Such government sovereignty became the core of the constitution during scholar Walter Bagehot’s time in the nineteenth century. In contrast, King portrayed in the book that the British government under the profile of the Parliament’s lower house, the House of Commons, is merely a powerless or weak body aside from being far from independence (King 2007). The book’s fundamental theme is what its author referred to as Britain’s conventional charter which basically signified the strains and requirements for modification as well as what the significance of such changes.
As far as the book is concern, the basis of the conventional constitution is the separation between the government and its people. The author’s declaration, which manifested that the governors are apparently only ruling however the people still have their customary pronouncements, supported the said foundation (King, 2007). This was particularly depicted in the book when King mentioned about the outside bodies. He noted the recent inclusion of the governors in the government as well as practically in majority of positions and sectors. It is in this situation that the said outside bodies were regularly conferred with.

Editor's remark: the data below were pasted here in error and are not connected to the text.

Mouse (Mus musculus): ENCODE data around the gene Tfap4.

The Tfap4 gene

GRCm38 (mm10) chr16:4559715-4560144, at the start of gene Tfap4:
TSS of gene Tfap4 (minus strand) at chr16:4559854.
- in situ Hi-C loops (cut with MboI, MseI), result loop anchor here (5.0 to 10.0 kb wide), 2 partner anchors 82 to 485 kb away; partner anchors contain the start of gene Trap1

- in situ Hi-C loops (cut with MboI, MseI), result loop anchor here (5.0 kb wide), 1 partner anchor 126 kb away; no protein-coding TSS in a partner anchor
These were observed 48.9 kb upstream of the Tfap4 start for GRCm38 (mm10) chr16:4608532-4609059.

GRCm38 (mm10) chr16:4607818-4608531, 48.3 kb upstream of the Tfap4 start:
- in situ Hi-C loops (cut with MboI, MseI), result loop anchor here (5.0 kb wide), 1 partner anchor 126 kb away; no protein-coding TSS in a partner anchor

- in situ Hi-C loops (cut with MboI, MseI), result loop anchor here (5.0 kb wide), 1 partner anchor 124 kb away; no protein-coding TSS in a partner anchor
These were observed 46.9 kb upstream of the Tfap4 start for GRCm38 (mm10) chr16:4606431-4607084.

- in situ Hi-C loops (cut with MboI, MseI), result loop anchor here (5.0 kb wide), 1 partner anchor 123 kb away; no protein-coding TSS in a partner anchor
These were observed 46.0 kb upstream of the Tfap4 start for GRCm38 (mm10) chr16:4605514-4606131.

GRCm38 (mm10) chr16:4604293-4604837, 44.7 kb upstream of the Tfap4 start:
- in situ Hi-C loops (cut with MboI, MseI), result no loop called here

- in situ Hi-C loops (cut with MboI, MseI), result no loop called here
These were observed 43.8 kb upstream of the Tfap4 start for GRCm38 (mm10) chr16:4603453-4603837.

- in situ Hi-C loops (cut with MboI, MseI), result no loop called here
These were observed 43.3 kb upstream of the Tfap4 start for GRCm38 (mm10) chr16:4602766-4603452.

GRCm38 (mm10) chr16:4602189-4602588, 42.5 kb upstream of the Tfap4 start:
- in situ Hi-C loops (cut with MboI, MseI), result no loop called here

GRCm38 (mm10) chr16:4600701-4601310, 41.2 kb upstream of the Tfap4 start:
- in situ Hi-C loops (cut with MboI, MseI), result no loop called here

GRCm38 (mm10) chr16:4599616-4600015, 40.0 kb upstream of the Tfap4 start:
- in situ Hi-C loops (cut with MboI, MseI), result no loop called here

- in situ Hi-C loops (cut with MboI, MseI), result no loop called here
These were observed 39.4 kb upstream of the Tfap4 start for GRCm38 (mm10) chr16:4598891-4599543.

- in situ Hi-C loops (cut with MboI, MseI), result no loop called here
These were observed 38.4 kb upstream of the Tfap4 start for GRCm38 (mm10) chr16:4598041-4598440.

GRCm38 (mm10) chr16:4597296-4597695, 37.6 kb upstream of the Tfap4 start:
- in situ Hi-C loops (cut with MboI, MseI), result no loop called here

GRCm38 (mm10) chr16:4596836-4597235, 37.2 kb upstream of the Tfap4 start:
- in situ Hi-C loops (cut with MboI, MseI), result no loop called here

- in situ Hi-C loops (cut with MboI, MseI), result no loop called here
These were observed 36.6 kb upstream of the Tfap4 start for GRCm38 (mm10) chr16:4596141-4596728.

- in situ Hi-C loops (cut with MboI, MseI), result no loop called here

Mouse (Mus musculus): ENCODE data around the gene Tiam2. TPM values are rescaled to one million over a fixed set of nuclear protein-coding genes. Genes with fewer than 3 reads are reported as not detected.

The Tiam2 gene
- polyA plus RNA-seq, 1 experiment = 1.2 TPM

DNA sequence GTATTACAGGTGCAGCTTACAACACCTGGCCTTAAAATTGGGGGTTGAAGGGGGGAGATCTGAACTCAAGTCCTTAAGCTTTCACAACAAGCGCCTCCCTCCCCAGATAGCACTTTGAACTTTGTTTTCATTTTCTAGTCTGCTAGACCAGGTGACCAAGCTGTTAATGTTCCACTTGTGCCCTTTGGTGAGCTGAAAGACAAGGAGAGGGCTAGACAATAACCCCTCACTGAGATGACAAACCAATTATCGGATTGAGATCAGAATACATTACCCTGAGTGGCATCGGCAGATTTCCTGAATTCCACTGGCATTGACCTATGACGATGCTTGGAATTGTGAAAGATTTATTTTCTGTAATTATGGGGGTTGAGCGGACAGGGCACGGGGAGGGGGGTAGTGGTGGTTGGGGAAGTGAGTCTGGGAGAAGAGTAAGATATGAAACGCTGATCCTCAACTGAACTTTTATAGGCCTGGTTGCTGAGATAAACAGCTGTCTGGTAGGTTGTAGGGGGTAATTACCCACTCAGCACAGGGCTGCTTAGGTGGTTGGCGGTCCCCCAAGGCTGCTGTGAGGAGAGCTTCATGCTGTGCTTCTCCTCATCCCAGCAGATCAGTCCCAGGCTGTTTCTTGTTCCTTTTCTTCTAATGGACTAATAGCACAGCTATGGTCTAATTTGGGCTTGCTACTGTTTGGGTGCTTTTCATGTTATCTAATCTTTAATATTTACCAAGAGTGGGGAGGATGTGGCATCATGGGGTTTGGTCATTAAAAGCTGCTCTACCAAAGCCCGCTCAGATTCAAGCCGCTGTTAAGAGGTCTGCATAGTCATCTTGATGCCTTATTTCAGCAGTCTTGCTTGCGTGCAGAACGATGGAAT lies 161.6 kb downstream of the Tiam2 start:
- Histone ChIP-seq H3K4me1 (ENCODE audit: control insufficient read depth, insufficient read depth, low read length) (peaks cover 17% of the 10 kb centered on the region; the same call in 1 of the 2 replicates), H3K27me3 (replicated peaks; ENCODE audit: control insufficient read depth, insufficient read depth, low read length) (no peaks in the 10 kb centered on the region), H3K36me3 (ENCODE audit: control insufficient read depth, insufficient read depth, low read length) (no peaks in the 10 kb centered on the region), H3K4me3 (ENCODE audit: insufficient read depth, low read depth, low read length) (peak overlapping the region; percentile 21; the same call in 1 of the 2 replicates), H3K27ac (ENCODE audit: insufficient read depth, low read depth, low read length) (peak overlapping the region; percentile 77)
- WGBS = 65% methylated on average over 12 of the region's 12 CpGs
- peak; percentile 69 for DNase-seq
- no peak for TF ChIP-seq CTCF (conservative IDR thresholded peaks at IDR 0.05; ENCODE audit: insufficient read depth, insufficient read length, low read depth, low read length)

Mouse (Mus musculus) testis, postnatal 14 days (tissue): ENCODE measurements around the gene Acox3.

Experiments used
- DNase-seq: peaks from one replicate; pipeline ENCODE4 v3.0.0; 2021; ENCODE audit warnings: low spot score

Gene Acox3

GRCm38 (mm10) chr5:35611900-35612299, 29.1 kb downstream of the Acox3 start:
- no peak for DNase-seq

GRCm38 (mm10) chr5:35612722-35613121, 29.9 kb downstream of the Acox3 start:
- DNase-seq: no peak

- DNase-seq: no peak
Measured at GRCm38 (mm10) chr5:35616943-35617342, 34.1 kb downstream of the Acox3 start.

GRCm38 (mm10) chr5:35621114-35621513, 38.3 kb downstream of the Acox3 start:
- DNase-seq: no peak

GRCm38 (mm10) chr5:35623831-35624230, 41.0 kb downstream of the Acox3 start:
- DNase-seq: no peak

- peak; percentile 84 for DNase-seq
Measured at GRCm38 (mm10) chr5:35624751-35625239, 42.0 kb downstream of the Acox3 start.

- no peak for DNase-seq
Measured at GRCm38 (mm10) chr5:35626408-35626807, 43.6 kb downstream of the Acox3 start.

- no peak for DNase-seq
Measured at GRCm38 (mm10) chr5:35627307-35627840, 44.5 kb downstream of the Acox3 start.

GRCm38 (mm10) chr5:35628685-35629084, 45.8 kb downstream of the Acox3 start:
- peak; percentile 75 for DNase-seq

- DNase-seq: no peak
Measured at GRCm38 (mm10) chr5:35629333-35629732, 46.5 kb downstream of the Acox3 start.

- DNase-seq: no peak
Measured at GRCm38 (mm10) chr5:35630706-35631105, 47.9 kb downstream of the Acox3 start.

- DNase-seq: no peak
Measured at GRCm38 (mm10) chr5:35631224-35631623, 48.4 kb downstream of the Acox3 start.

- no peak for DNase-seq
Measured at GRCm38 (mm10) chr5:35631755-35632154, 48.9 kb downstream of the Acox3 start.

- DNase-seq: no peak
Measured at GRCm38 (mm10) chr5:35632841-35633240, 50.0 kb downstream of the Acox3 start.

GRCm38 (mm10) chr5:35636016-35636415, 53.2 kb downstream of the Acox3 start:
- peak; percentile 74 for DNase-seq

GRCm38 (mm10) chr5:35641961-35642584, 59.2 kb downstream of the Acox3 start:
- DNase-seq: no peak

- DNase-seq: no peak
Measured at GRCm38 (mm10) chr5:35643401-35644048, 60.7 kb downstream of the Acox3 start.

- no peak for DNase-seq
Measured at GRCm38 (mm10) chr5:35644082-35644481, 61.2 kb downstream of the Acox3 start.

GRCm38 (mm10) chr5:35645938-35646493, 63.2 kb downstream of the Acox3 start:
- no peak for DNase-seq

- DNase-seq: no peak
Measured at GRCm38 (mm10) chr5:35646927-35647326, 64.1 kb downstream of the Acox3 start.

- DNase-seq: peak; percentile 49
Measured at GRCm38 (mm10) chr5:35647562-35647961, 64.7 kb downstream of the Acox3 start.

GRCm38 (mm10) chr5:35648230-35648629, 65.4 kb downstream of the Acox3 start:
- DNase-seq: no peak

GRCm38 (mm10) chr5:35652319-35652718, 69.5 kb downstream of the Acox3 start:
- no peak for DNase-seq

However, as their nature implies, the outside bodies continue to be exactly as external parts (King, 2007). It is in this condition that the book is to be commended because of its clear presentation of a significant subject matter. That is, the need for people’s agreement or conformity with their constitution depends on the premise that they are not merely consulted. What is really necessary is the effective involvement of the people in Britain’s decision-making because it is them who compose majority of the population and not the few ruling governors.